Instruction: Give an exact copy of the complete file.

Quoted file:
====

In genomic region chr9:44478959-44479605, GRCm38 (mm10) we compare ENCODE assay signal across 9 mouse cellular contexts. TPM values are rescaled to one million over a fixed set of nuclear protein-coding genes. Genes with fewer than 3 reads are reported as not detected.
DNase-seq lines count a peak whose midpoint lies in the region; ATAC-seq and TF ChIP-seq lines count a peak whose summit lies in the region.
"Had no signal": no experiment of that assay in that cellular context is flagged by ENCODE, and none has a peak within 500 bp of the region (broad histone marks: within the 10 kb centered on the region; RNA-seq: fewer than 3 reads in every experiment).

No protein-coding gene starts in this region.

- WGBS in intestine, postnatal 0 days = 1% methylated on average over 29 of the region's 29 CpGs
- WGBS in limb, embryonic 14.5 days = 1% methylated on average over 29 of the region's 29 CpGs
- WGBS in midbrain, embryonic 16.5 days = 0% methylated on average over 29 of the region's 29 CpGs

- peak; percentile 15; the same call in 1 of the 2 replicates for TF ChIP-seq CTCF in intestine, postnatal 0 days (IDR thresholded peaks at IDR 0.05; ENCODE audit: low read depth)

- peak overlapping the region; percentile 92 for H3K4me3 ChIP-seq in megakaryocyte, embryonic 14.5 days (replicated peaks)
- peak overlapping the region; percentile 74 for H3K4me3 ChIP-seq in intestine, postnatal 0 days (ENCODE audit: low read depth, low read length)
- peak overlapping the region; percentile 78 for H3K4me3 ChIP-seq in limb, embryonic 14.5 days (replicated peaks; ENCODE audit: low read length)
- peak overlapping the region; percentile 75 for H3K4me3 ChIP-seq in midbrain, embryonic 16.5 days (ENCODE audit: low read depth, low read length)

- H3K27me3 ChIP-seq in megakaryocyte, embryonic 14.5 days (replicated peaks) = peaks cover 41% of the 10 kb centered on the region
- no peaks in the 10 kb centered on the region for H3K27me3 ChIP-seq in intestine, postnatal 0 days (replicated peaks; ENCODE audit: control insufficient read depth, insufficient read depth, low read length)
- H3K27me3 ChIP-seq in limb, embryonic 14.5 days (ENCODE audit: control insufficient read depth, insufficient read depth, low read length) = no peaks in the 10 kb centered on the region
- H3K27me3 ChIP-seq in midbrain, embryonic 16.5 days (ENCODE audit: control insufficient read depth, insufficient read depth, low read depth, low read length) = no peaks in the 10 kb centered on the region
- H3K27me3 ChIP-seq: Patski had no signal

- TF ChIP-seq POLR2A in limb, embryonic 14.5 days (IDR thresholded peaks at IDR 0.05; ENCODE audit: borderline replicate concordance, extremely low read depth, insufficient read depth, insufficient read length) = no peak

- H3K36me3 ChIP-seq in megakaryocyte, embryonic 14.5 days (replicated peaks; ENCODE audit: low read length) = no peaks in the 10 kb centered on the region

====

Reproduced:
In genomic region chr9:44478959-44479605, GRCm38 (mm10) we compare ENCODE assay signal across 9 mouse cellular contexts. TPM values are rescaled to one million over a fixed set of nuclear protein-coding genes. Genes with fewer than 3 reads are reported as not detected.
DNase-seq lines count a peak whose midpoint lies in the region; ATAC-seq and TF ChIP-seq lines count a peak whose summit lies in the region.
"Had no signal": no experiment of that assay in that cellular context is flagged by ENCODE, and none has a peak within 500 bp of the region (broad histone marks: within the 10 kb centered on the region; RNA-seq: fewer than 3 reads in every experiment).

No protein-coding gene starts in this region.

- WGBS in intestine, postnatal 0 days = 1% methylated on average over 29 of the region's 29 CpGs
- WGBS in limb, embryonic 14.5 days = 1% methylated on average over 29 of the region's 29 CpGs
- WGBS in midbrain, embryonic 16.5 days = 0% methylated on average over 29 of the region's 29 CpGs

- peak; percentile 15; the same call in 1 of the 2 replicates for TF ChIP-seq CTCF in intestine, postnatal 0 days (IDR thresholded peaks at IDR 0.05; ENCODE audit: low read depth)

- peak overlapping the region; percentile 92 for H3K4me3 ChIP-seq in megakaryocyte, embryonic 14.5 days (replicated peaks)
- peak overlapping the region; percentile 74 for H3K4me3 ChIP-seq in intestine, postnatal 0 days (ENCODE audit: low read depth, low read length)
- peak overlapping the region; percentile 78 for H3K4me3 ChIP-seq in limb, embryonic 14.5 days (replicated peaks; ENCODE audit: low read length)
- peak overlapping the region; percentile 75 for H3K4me3 ChIP-seq in midbrain, embryonic 16.5 days (ENCODE audit: low read depth, low read length)

- H3K27me3 ChIP-seq in megakaryocyte, embryonic 14.5 days (replicated peaks) = peaks cover 41% of the 10 kb centered on the region
- no peaks in the 10 kb centered on the region for H3K27me3 ChIP-seq in intestine, postnatal 0 days (replicated peaks; ENCODE audit: control insufficient read depth, insufficient read depth, low read length)
- H3K27me3 ChIP-seq in limb, embryonic 14.5 days (ENCODE audit: control insufficient read depth, insufficient read depth, low read length) = no peaks in the 10 kb centered on the region
- H3K27me3 ChIP-seq in midbrain, embryonic 16.5 days (ENCODE audit: control insufficient read depth, insufficient read depth, low read depth, low read length) = no peaks in the 10 kb centered on the region
- H3K27me3 ChIP-seq: Patski had no signal

- TF ChIP-seq POLR2A in limb, embryonic 14.5 days (IDR thresholded peaks at IDR 0.05; ENCODE audit: borderline replicate concordance, extremely low read depth, insufficient read depth, insufficient read length) = no peak

- H3K36me3 ChIP-seq in megakaryocyte, embryonic 14.5 days (replicated peaks; ENCODE audit: low read length) = no peaks in the 10 kb centered on the region